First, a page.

Birth injury refers to damage or injury to the child before, during, or just after the birthing process. "Birth trauma" refers specifically to mechanical damage sustained during delivery (such as nerve damage and broken bones).[1]

The term "birth injury" may be used in two different ways:

  1. the ICD-10 uses "birth injury" and "birth trauma" interchangeably to refer to mechanical injuries sustained during delivery;
  2. the legal community uses "birth injury" to refer to any damage or injury sustained during pregnancy, during delivery, or just after delivery, including injuries caused by trauma.

Birth injuries must be distinguished from birth defects. "Birth defect" refers to damage that occurs while the fetus is in the womb, which may be caused by genetic mutations, infections, or exposure to toxins. There are more than 4,000 types of birth defects.[2]



Difficult labor (dystocia)


Difficult labor, also known as dystocia or obstructed labor, occurs when the child cannot easily pass through the birth canal. This can result in fetal distress or physical trauma to the child, especially broken clavicles and damage to the brachial plexus nerves. It can also deprive the child of oxygen as the umbilical cord is pinched, potentially causing brain damage or death.[3]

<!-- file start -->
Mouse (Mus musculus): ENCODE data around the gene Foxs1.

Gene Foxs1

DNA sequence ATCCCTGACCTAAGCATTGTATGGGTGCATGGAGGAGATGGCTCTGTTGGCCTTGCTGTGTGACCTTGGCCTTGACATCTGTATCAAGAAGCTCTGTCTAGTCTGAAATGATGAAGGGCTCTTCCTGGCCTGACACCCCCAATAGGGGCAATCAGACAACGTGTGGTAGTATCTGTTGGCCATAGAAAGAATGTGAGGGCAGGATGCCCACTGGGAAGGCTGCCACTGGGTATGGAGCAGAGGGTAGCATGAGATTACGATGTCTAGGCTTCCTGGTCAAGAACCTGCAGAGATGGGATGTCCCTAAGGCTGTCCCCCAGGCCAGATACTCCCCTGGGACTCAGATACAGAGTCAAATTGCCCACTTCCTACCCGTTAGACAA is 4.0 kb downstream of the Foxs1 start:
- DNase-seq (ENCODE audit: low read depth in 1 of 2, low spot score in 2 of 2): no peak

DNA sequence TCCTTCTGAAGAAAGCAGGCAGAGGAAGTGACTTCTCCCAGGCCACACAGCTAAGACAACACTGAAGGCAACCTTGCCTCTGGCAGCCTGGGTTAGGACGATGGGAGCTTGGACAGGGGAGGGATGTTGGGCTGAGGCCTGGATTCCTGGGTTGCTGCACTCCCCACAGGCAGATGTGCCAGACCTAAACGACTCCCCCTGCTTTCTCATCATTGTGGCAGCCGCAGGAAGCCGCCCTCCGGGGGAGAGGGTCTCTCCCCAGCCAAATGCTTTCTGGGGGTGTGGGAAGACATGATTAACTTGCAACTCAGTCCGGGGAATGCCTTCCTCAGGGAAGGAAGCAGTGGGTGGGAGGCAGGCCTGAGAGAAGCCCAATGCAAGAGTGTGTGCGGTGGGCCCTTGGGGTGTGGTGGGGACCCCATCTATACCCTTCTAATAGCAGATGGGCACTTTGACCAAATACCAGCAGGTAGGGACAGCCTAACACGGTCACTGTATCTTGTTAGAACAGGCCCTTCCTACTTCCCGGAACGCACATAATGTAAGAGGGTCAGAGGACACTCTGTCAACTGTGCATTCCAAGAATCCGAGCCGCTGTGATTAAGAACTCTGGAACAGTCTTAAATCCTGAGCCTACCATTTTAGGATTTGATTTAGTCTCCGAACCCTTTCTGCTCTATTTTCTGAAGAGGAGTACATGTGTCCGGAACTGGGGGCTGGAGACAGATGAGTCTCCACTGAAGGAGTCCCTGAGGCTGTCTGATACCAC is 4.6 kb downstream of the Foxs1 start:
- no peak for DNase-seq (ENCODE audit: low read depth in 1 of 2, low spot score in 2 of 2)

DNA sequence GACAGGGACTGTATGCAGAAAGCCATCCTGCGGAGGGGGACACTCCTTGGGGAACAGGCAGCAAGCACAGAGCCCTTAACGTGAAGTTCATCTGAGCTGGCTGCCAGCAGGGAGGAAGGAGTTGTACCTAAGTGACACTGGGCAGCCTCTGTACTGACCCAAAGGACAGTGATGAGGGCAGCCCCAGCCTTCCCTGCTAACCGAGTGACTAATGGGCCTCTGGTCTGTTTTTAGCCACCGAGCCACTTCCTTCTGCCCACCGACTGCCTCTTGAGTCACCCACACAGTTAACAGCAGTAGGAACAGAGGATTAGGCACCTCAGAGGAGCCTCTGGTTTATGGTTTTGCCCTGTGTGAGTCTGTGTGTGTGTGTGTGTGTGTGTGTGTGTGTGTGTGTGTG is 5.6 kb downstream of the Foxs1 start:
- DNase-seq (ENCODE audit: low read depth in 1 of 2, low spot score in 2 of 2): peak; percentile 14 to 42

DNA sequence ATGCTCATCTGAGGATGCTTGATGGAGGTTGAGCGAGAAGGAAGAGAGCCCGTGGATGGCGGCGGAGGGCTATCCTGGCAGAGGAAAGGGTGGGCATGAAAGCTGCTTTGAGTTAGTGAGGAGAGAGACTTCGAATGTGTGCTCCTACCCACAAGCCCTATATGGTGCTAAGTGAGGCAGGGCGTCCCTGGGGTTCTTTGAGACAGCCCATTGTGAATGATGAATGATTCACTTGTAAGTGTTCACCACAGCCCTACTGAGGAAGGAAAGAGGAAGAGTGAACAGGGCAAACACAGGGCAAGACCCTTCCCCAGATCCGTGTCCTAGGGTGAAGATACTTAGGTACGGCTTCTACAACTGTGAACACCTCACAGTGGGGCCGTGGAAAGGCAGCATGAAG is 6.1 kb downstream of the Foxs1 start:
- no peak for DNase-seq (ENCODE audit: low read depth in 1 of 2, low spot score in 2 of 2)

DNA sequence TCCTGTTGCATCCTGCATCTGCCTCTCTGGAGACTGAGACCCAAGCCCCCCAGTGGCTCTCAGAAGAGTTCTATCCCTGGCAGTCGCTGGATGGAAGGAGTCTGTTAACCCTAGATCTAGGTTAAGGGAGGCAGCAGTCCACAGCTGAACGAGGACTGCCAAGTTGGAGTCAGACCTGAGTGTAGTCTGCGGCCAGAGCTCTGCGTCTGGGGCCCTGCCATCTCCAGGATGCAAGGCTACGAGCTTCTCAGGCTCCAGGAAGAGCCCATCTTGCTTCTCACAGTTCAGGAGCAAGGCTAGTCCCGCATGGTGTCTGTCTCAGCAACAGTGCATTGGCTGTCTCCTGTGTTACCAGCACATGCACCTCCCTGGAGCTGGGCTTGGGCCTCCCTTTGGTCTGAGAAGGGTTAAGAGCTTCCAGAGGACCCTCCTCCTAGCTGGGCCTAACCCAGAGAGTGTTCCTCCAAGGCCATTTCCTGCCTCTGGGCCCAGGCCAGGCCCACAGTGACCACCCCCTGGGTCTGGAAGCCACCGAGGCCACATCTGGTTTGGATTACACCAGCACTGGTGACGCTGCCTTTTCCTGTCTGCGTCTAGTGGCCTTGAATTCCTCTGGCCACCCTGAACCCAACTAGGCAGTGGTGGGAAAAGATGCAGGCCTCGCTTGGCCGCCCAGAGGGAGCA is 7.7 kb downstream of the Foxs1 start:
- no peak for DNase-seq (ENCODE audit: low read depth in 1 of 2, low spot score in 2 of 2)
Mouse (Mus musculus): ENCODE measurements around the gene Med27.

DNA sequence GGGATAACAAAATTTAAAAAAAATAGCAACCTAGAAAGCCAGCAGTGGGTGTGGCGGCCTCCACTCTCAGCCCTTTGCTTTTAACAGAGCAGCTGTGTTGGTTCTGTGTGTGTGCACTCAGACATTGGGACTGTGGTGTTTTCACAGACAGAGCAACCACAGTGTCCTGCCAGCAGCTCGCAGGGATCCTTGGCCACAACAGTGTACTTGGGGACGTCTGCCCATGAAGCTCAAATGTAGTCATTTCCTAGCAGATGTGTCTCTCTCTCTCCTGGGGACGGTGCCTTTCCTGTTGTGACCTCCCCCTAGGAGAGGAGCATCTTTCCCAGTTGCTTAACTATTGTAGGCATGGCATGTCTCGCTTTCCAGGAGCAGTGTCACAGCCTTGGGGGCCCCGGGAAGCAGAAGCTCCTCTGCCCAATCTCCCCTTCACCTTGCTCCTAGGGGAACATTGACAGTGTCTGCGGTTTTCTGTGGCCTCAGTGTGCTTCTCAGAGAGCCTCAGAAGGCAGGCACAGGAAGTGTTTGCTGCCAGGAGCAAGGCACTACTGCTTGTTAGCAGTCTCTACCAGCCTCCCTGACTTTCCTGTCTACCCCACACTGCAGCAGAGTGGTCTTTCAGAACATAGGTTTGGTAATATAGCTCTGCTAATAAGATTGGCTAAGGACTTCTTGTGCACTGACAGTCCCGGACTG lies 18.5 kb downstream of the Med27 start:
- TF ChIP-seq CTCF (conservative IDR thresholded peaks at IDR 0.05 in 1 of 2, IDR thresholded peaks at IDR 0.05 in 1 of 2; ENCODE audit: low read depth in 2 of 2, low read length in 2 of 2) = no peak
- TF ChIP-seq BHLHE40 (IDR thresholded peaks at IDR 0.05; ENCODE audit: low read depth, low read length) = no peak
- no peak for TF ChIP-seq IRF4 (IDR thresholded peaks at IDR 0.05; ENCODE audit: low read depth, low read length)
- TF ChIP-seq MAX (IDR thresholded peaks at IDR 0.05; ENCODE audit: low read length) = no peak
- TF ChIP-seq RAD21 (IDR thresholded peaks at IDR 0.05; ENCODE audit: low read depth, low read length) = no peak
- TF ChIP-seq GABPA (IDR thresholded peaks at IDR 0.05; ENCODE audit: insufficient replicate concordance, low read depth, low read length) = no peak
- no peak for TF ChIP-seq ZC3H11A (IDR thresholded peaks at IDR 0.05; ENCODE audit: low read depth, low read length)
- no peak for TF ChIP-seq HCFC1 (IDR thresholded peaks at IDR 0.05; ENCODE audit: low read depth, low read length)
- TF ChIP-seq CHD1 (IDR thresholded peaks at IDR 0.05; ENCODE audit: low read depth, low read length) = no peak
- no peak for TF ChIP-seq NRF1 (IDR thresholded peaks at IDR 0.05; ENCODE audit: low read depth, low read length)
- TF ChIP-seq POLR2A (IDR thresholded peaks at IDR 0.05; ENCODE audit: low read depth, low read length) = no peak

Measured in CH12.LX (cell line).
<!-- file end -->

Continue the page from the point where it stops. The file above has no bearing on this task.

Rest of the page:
Difficult labor may occur because the baby is abnormally large (macrosomia), because the mother's pelvis or birth canal is small or deformed, or because the baby is in an abnormal presentation for the birth (such as breech or transverse presentation).[4]

External causes


Fetal malformations and birth injuries may occur as a result of exposure to environmental toxins such as mercury or lead.[5] Many medications can also affect the development of the fetus, as can alcohol, tobacco, and illicit drugs.[6]

Genetic mutations


Genetic mutations can cause a wide variety of fetal malformations, ranging from relatively mild cleft lips to severe and even fatal deformities.[medical citation needed]



Maternal infection may be transmitted to the fetus; this is called a vertically transmitted infection. The fetus has a weak immune system, so infections that are relatively minor in adults can be serious in a developing fetus.[medical citation needed] In addition, some studies suggest that maternal infections increase the risk of neurodevelopmental disorders, including schizophrenia, in the child.[7]

Intrauterine hypoxia


Intrauterine hypoxia, or oxygen deprivation in the womb, can cause serious brain damage in the fetus. It most commonly occurs because of damage to or malformation of the umbilical cord or placenta. Intrauterine hypoxia can cause brain damage, including cerebral palsy and other neurological and psychiatric disorders.[8]

Maternal health issues